"Next day husband and wife went together before the juju which dwelt under the sacred water in which Adiaha had bathed. With them they took a goat as offering, and prayed to the spirit of the pool to watch over the unborn babe. The blood of the victim was then poured over Adiaha's forehead, while Ekpenyong

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sacrificed white fowls and eggs that she might not suffer greatly when her child should come. 1

"On the birth of the boy the chief gave a 'play' for all the young men and women of his town, that they also might rejoice in his good fortune. A few months later he got together a great 'dash' and sent it to the wise juju man, thanking him for the advice which had proved of such advantage, and asking that the oracle might be consulted as to whether this child would live, and also how many further children would be granted him. The answer was returned that the first son would certainly thrive, and that twenty-one children in all might be hoped for.

"On learning this good news the chief gave another great feast. Afterwards he summoned all his slaves before him and bade them cut bush and clear the land in readiness for the planting of very large farms, since now he must begin to make provision for so numerous a household.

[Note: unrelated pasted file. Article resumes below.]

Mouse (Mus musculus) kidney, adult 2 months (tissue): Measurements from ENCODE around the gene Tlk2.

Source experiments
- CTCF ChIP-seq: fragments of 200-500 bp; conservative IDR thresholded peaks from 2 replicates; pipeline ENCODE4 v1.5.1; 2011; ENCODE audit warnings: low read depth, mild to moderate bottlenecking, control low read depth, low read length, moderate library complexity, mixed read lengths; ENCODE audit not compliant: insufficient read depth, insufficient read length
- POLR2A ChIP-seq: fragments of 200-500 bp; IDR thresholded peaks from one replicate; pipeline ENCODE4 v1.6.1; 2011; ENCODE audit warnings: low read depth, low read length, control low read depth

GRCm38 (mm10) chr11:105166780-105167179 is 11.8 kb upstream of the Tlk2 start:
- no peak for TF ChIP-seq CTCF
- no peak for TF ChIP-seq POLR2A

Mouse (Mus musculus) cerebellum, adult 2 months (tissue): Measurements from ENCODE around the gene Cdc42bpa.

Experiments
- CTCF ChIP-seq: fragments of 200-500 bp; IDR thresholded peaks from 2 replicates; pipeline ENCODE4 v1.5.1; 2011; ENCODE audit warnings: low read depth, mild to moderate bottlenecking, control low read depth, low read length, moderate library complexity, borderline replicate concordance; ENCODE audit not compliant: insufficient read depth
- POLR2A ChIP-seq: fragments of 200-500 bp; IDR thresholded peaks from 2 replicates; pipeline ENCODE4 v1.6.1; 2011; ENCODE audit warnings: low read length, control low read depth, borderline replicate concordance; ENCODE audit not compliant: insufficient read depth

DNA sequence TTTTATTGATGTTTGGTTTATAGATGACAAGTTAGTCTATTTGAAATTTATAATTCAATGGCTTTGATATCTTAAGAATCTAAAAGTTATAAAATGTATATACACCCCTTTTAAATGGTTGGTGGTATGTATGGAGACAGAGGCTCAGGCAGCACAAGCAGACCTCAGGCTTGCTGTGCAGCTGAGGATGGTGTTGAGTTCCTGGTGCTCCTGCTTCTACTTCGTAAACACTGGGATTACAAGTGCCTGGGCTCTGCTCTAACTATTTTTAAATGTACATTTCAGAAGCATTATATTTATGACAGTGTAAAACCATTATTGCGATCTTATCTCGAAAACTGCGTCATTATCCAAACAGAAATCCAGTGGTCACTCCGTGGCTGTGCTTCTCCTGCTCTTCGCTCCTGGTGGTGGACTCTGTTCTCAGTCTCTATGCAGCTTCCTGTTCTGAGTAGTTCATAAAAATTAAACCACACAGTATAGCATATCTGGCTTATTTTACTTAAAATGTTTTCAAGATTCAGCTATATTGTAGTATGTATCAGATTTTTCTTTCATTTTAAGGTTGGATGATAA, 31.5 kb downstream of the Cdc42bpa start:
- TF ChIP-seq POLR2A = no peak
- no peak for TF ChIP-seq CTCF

"In course of time other children were born to the couple, until they were surrounded by a large family of sturdy sons and daughters. Always Chief Ekpenyong guarded Adiaha tenderly and saw that she was well served, for he feared that some of his old wives might be jealous and seek to do her a hurt.

"After many years the twenty-first child arrived, and the chief knew that no more were to follow. So he said to his wife, 'You must be weary from bearing so many babes. Now, therefore, rest, for the juju so wills.'

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"Always when the chief went on a journey to a neighbouring town, or even but a small way to visit his farm or make sacrifice in the juju house, all his children accompanied him. In their midst he walked, rich and happy, and many of the townsfolk envied his good fortune.

"Now, in the same town there dwelt a lesser chief whose heart was very sore when he considered the prosperity of Ekpenyong. Long he pondered as to how he might best wreak vengeance upon his prosperous neighbour, and sometimes in crocodile form--for he was full of witchcraft and could send forth his soul in this guise--he used to creep up a little stream which lay near the back of Ekpenyong's compound spying out how he might best injure the man whom he hated. Only he never dared go very near to the house because he feared the juju which was hung therein, since it was very powerful, and he dreaded lest it should kill him on account of his evil witchcraft.